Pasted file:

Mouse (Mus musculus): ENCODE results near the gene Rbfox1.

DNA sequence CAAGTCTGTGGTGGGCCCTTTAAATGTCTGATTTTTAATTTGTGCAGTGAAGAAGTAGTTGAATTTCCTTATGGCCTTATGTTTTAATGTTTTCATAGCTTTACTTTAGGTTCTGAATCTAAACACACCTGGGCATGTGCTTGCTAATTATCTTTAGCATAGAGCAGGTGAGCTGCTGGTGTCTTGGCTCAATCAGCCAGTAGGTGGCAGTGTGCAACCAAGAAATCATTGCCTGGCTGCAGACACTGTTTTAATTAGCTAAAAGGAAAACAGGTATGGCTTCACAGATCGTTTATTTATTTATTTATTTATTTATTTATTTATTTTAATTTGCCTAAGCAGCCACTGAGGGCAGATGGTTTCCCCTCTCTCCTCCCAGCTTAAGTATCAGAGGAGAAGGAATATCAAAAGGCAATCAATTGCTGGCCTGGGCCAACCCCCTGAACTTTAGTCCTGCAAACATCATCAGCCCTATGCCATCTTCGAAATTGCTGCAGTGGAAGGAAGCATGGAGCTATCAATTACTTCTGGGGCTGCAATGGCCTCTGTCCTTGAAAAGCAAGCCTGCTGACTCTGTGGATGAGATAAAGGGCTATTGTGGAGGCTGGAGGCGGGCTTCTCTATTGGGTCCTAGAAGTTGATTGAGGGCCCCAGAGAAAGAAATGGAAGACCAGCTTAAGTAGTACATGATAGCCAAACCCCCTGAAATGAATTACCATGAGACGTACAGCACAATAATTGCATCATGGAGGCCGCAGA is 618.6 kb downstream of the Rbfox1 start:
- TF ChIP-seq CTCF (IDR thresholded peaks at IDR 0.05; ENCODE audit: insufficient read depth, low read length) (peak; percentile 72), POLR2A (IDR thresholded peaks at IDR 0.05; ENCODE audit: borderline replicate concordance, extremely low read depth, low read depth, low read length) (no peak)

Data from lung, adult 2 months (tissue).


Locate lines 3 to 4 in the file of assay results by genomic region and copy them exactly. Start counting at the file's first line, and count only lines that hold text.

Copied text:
- TF ChIP-seq CTCF (IDR thresholded peaks at IDR 0.05; ENCODE audit: insufficient read depth, low read length) (peak; percentile 72), POLR2A (IDR thresholded peaks at IDR 0.05; ENCODE audit: borderline replicate concordance, extremely low read depth, low read depth, low read length) (no peak)

Data from lung, adult 2 months (tissue).